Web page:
To review, this is a 33 year-old man with right foot pain after fall from roof height.
Questions and Answers:
1) What is the injury and what is its eponym?
There is a disruption of the tarsal-metatarsal joints of the foot caused by ligamentous injury to the lisfranc joint complex. These injuries are typically caused by axial loading on a plantar flexed foot. As you can see below, the second metatarsal typically articulates with all three cuneiforms as well as the first metatarsal. A disruption of these ligamentous connectis is known as a Lisfranc injury. This patient has a obvious dislocation between the medial cuneiform and the second metatarsal, but patients often present to the emergency department after a spontaneous relocation and radiographs can appear normal. For patients who have pain to the base of the first and second metatarsal with surrounding swelling or bruising and negative x-rays, a weight-bearing film should be obtained to evaluate any inappropriate flexibility of the tarsal-metatarsal joint.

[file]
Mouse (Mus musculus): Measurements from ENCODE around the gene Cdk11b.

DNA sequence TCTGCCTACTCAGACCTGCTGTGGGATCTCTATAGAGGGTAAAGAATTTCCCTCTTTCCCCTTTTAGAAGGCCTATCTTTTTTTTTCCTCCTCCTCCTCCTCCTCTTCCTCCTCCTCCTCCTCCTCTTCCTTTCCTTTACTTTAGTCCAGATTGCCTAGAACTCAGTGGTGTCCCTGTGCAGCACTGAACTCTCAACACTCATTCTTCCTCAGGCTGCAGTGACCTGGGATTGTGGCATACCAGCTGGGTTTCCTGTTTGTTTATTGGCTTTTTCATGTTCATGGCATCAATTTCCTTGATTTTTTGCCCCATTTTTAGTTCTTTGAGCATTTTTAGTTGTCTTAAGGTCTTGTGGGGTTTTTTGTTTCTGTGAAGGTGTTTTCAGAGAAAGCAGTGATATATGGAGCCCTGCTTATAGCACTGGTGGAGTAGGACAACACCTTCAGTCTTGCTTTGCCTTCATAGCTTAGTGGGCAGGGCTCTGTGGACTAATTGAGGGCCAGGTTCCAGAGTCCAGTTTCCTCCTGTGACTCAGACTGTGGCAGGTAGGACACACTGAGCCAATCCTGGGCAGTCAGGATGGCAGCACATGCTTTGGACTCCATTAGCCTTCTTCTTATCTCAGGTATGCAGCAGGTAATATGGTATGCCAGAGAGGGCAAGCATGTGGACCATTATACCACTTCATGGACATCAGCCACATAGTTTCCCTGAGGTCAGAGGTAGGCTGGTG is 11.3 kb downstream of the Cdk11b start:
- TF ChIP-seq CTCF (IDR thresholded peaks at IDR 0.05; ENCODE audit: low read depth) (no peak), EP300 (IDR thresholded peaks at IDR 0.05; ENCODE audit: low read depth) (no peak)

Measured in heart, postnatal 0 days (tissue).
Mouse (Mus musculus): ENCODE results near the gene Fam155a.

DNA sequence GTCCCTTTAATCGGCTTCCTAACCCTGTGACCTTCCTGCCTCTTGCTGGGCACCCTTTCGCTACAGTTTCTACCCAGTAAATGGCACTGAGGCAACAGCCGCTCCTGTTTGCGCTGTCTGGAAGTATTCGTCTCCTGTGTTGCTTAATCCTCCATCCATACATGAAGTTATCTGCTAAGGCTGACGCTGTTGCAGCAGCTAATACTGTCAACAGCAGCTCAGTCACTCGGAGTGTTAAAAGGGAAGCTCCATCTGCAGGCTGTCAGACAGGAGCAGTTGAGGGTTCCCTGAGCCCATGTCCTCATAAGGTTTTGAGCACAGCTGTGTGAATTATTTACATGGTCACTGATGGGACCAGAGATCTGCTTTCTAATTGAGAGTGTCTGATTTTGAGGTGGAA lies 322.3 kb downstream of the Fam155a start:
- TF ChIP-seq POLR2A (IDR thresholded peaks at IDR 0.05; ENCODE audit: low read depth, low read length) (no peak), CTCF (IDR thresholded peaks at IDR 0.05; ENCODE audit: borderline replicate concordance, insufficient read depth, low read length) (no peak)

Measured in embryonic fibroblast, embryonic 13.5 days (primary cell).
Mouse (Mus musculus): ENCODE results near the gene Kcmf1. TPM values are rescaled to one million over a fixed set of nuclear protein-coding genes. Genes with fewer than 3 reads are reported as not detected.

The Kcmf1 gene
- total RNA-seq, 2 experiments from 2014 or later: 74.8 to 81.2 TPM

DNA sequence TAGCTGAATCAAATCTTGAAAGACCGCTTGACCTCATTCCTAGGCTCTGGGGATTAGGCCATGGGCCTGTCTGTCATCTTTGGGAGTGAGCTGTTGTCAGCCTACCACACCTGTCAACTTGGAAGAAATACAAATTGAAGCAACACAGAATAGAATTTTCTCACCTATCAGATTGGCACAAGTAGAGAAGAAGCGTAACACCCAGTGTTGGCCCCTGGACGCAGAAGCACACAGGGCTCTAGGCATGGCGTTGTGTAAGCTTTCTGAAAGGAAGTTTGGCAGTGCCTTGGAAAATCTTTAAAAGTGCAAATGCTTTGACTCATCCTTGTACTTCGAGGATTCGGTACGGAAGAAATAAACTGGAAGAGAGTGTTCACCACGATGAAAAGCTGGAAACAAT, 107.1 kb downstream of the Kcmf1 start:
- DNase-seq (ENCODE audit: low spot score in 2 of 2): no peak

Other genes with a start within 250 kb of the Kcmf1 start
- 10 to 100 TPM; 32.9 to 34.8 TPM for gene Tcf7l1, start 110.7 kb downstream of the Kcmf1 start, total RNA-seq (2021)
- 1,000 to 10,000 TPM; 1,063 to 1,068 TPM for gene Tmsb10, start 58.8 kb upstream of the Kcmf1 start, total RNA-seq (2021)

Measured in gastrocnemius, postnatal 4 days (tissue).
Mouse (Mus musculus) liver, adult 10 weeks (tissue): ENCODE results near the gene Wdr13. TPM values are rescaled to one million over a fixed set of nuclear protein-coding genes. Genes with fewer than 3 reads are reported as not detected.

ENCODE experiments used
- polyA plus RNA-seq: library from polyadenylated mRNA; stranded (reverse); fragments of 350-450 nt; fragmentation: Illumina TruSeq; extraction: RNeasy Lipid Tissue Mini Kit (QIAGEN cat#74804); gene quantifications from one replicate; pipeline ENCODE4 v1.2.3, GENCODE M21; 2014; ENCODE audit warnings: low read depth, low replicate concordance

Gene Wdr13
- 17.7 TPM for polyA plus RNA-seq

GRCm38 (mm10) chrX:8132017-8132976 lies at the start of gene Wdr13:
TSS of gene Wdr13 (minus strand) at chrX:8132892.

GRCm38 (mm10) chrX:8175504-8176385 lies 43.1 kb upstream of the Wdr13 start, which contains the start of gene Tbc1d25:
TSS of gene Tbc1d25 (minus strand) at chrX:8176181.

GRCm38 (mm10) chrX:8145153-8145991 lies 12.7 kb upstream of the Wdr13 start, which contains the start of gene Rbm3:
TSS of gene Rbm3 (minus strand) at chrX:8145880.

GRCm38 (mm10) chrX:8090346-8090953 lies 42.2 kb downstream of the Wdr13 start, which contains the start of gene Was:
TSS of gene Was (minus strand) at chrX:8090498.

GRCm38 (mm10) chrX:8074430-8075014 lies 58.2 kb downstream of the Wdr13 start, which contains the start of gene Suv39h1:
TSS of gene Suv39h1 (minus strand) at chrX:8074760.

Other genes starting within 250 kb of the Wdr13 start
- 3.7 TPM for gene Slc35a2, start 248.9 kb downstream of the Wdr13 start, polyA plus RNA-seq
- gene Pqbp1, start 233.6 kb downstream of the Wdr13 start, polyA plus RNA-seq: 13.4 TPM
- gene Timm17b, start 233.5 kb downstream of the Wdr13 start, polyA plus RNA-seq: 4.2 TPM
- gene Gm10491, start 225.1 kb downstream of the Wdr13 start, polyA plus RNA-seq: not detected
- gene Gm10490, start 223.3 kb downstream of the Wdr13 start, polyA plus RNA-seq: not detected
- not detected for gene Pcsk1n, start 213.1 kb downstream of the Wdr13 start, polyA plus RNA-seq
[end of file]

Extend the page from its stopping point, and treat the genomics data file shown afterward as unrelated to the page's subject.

2) What are the consequences of missing this injury?
Because these midfoot injuries involve multiple joints and are often unstable, there is a a high risk of chronic pain and functional disability if they go undiagnosed and hence untreated. Emergency physicians should maintain a high index of suspicion for these injuries. It is estimated that the Lisfranc injuries are missed on initial presentation to the ED in roughly 20% of cases.
3) What are the next steps in management of this injury?
In the emergency department, the foot should be elevated and iced, and the patient should not bear weight. Orthopedic surgery should be consulted immediately, as many of these injuries will require open reduction in the operating room, as they can be quite unstable. If no orthopedic surgeon is available, an attempt should be made to reduce the foot using traction in finger traps. The foot can then be placed in a posterior slab splint. The patient should be made nonweight bearing and follow up with orthopedic surgery as soon as possible.
Burroughs KE, Reimer CD, Fields KB: Lisfranc injury of the foot: A commonly missed diagnosis. Am Fam Phys 1999;58:118-124
Gaines, Sarah, Handel, Daniel, and Ramsey, Peter. Foot Injuries. In: Tintinalli JE et al. Tintinalli Emergency Medicine 7th ed. New York: McGraw-Hill; 2011:1875-1880.
Perron, Andrew D., William J. Brady, and Theodore E. Keats. American Journal of Emergency Medicine 19.1 (2001): 71-75.